Self esteem - there is no greater gift we can give to our children or ourselves? Henry David Thoreau says “What a man thinks of himself, that it is which determines, or rather indicates his fate?” What a thought! What a statement! If this is true, the way we think of ourselves, or our children think of themselves, makes all the difference to what we can achieve in life. Also, to have a real sense of esteem for yourself greatly reduces your stress levels because you are not always worrying about what other people will think of you.
Some important aspects of self esteem are to:
• Feel that you are lovable
• Hold yourself in high regard
• Know that you are worthwhile
• Have respect for yourself
• Know that you are worthy of being treated with respect by others
• Feel competent
• Have self-confidence
Wouldn’t it be fantastic to feel that good about yourself. Imagine how your children would achieve and behave if they had all those qualities. Ultimately, it is not possible to actually give someone self esteem as it is a quality that we need to learn to build from within. However, there are many things that you can do to help your children develop and nurture self respect and confidence for themselves.
As children learn so much more from what we do rather than what we say, it is clear that building your own self esteem is going to have a profound influence on your children’s. And, in many ways, the things you can do to increase your own sense of self respect are the same as those you can do to help your children build theirs.
You can build your sense of self worth on a day to day basis by learning strategies to allow any negative things that happen during each day to wash over you rather than enter into you.You can view the following strategies as your mental shield against the arrows of pain and negativity:
someone says something hurtful, instead of getting upset inside and
walking away you can say “I don’t like what you just said to me”. Or
you can disagree with them - you don’t have to take what other people say as being true.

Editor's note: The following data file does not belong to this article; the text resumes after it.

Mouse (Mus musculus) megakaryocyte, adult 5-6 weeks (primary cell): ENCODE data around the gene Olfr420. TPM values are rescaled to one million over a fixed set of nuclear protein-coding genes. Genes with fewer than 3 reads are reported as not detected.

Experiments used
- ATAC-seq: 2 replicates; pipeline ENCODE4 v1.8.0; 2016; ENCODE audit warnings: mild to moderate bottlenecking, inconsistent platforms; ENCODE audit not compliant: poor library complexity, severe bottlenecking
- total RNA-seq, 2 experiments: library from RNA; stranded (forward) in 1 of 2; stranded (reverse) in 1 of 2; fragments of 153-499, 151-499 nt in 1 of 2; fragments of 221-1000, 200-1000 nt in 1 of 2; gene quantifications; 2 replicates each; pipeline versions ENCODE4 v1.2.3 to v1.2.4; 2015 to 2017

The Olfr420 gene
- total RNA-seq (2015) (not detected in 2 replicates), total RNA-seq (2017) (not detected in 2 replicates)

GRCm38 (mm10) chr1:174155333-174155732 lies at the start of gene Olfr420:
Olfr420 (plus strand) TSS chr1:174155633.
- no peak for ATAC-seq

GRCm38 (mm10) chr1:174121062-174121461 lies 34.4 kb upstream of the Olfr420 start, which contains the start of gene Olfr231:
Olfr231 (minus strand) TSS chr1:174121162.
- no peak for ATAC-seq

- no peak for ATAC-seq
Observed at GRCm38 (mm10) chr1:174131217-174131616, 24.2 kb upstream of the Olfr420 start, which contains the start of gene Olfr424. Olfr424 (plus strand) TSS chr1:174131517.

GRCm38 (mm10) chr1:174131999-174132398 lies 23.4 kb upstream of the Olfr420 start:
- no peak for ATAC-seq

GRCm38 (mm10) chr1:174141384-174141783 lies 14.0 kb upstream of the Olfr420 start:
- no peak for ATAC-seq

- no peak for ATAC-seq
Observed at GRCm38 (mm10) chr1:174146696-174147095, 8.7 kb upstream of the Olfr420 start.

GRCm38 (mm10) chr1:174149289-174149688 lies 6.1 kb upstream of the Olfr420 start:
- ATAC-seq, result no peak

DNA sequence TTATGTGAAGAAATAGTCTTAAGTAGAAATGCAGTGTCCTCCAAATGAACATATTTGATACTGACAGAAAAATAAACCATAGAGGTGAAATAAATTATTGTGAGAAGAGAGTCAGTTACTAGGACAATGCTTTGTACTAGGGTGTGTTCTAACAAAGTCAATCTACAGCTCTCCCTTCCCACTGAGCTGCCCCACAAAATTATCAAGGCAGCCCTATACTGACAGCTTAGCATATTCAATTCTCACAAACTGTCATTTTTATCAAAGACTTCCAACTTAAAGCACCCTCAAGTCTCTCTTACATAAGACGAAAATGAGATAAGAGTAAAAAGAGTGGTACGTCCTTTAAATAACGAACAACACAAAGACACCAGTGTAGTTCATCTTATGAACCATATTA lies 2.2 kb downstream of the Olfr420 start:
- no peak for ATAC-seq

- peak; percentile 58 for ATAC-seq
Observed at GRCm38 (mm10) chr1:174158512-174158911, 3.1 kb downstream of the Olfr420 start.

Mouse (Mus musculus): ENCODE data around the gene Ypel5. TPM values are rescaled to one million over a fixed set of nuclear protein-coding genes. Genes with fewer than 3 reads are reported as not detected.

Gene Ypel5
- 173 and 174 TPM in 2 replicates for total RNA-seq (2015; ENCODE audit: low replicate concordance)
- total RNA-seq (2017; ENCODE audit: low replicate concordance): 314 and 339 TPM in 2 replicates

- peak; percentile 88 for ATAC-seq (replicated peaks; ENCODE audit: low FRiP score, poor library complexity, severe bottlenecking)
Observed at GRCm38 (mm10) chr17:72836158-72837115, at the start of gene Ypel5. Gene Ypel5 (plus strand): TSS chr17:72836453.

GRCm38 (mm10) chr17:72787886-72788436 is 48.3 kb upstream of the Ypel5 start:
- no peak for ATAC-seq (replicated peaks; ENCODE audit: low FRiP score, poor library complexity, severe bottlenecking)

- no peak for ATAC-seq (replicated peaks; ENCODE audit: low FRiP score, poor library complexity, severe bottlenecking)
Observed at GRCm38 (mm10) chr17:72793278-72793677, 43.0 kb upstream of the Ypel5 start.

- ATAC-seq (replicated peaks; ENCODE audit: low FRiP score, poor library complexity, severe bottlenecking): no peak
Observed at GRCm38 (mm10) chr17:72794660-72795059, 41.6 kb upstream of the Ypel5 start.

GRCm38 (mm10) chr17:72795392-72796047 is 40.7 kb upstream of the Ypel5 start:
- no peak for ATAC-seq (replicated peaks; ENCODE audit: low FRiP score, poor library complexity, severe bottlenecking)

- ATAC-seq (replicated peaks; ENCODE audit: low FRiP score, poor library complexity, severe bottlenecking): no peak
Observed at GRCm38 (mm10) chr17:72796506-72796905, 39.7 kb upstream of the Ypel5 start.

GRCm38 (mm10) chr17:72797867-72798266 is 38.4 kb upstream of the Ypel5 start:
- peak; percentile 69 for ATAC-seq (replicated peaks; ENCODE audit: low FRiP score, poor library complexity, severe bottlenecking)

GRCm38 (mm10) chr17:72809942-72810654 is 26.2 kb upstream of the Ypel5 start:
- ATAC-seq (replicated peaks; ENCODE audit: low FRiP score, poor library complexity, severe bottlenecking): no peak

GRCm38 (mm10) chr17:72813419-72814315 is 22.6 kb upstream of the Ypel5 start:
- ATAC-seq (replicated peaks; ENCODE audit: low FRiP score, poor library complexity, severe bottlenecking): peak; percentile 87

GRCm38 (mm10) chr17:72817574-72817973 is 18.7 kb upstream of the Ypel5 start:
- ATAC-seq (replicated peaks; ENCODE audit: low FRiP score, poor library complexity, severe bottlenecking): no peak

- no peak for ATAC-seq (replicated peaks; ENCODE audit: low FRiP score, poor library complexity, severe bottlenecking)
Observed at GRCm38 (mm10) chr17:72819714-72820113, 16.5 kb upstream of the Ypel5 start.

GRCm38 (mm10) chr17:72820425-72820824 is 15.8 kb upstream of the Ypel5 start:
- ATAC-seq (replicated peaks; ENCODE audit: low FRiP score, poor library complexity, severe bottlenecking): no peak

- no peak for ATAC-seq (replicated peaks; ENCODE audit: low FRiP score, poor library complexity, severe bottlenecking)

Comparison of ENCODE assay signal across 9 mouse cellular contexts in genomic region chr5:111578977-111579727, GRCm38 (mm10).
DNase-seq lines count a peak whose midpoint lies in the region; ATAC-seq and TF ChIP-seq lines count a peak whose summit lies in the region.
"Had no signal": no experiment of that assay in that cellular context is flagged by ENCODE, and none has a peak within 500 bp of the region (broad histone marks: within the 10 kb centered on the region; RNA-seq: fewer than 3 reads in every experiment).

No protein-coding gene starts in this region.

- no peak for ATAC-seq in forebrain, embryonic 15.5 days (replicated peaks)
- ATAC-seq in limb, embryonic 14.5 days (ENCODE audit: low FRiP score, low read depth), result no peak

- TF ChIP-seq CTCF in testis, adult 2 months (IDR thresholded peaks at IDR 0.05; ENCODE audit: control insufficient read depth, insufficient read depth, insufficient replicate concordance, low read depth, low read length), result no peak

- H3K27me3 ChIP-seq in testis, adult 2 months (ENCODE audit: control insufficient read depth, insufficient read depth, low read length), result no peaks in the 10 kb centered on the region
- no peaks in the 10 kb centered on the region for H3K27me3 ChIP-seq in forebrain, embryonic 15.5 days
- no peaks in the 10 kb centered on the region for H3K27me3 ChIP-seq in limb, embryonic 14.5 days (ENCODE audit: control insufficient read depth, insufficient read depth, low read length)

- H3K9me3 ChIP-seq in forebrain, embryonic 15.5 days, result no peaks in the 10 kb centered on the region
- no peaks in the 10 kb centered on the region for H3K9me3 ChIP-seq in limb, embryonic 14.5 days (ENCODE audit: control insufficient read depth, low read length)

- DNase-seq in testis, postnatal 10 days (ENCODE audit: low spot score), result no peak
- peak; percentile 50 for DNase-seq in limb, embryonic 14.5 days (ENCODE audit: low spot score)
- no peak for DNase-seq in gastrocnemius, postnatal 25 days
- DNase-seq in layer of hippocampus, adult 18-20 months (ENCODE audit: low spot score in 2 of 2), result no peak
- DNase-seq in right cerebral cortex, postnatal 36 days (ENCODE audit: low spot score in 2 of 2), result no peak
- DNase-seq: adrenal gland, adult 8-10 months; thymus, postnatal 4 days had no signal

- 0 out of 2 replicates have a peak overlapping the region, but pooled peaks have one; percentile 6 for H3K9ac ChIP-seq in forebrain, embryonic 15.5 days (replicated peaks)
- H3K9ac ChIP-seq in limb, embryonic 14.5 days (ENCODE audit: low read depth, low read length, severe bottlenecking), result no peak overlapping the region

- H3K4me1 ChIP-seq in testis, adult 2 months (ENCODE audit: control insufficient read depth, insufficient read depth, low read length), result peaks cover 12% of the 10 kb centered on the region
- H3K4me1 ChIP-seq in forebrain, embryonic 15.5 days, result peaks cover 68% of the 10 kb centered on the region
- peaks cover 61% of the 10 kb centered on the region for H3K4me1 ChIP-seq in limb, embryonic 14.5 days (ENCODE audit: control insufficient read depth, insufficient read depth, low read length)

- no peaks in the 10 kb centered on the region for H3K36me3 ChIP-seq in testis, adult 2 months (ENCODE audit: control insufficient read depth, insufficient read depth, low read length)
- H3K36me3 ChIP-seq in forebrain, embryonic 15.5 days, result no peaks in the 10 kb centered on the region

- You can ask the person to explain what they mean and discuss it, so that you can both get clear on what the reason for the comment was. This increase in communication can make all the difference between a hurtful outcome and a positive one. If you watch soap operas, one of the reasons so many dramatic things happen in them is because so much is left unsaid!
- Don’t take things personally. Remember that often other people say things without thinking. They are not necessarily angry at you, they are just hurting inside and what they say comes out in a hurtful way.
- Before you react defensively, consider what the person has said honestly and ask yourself if, perhaps, there is some truth in it. Are there some changes you could make in yourself for the better?
- Remember to affirm your self esteem every day. Use positive self talk. Tell yourself how wonderful you are, that you love yourself, that no matter what you do or what happens you are still a worthwhile, lovable person. You may find it hard to do this to begin with but if you persevere you will definitely find that you feel better about yourself.
- Imagine a beautiful, protective, white light around you which shields you from all harm.
- For children, especially, it can help to have a talisman of some kind, like a special ring, bracelet, necklace or a small totem which they wear or keep in their pocket. You could create a small ritual in which you help your child endow this talisman with protective powers. They can then call on these powers when they feel threatened or hurt.
All of the above ideas will help you and your children to develop self-esteem. There are also many self-help resources available. Some of these can be a great support in helping you and your children build self-esteem. Just type “self esteem” into Google and you will find a great many helpful sites.
Here are a few suggestions to get you going:
www.selfgrowth.com is the one of the most complete guides to information about Self Help on the Internet, including plenty of information about improving self esteem.